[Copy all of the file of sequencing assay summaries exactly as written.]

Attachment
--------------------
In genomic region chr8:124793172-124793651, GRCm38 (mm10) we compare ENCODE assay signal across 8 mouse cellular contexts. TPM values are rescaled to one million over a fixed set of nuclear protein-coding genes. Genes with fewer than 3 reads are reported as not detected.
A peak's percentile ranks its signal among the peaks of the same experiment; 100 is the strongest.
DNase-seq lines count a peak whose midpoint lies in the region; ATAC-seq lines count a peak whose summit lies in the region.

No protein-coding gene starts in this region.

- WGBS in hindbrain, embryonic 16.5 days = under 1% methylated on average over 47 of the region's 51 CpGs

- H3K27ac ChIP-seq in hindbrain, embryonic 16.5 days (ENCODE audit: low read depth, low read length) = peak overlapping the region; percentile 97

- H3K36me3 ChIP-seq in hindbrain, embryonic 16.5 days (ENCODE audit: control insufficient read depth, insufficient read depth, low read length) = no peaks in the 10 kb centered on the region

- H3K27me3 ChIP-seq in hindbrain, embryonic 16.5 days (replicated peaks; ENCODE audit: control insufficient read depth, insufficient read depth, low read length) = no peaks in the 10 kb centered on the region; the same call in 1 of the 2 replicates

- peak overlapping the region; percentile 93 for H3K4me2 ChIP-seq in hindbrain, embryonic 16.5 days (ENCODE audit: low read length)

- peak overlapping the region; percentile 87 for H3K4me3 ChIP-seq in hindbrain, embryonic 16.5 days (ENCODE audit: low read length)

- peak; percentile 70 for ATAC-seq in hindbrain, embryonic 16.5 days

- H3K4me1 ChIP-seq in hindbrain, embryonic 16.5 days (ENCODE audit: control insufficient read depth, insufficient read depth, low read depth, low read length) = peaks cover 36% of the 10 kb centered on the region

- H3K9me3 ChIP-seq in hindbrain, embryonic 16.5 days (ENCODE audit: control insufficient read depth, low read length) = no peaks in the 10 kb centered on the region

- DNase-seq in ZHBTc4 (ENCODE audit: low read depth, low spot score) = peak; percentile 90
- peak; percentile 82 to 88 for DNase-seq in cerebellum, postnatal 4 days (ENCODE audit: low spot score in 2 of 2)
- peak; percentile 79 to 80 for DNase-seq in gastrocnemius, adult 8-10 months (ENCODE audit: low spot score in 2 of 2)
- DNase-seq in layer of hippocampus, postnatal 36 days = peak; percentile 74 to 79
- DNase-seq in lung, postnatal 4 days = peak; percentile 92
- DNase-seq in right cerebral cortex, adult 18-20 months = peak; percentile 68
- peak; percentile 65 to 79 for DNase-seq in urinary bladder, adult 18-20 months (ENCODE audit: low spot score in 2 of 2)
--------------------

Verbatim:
In genomic region chr8:124793172-124793651, GRCm38 (mm10) we compare ENCODE assay signal across 8 mouse cellular contexts. TPM values are rescaled to one million over a fixed set of nuclear protein-coding genes. Genes with fewer than 3 reads are reported as not detected.
A peak's percentile ranks its signal among the peaks of the same experiment; 100 is the strongest.
DNase-seq lines count a peak whose midpoint lies in the region; ATAC-seq lines count a peak whose summit lies in the region.

No protein-coding gene starts in this region.

- WGBS in hindbrain, embryonic 16.5 days = under 1% methylated on average over 47 of the region's 51 CpGs

- H3K27ac ChIP-seq in hindbrain, embryonic 16.5 days (ENCODE audit: low read depth, low read length) = peak overlapping the region; percentile 97

- H3K36me3 ChIP-seq in hindbrain, embryonic 16.5 days (ENCODE audit: control insufficient read depth, insufficient read depth, low read length) = no peaks in the 10 kb centered on the region

- H3K27me3 ChIP-seq in hindbrain, embryonic 16.5 days (replicated peaks; ENCODE audit: control insufficient read depth, insufficient read depth, low read length) = no peaks in the 10 kb centered on the region; the same call in 1 of the 2 replicates

- peak overlapping the region; percentile 93 for H3K4me2 ChIP-seq in hindbrain, embryonic 16.5 days (ENCODE audit: low read length)

- peak overlapping the region; percentile 87 for H3K4me3 ChIP-seq in hindbrain, embryonic 16.5 days (ENCODE audit: low read length)

- peak; percentile 70 for ATAC-seq in hindbrain, embryonic 16.5 days

- H3K4me1 ChIP-seq in hindbrain, embryonic 16.5 days (ENCODE audit: control insufficient read depth, insufficient read depth, low read depth, low read length) = peaks cover 36% of the 10 kb centered on the region

- H3K9me3 ChIP-seq in hindbrain, embryonic 16.5 days (ENCODE audit: control insufficient read depth, low read length) = no peaks in the 10 kb centered on the region

- DNase-seq in ZHBTc4 (ENCODE audit: low read depth, low spot score) = peak; percentile 90
- peak; percentile 82 to 88 for DNase-seq in cerebellum, postnatal 4 days (ENCODE audit: low spot score in 2 of 2)
- peak; percentile 79 to 80 for DNase-seq in gastrocnemius, adult 8-10 months (ENCODE audit: low spot score in 2 of 2)
- DNase-seq in layer of hippocampus, postnatal 36 days = peak; percentile 74 to 79
- DNase-seq in lung, postnatal 4 days = peak; percentile 92
- DNase-seq in right cerebral cortex, adult 18-20 months = peak; percentile 68
- peak; percentile 65 to 79 for DNase-seq in urinary bladder, adult 18-20 months (ENCODE audit: low spot score in 2 of 2)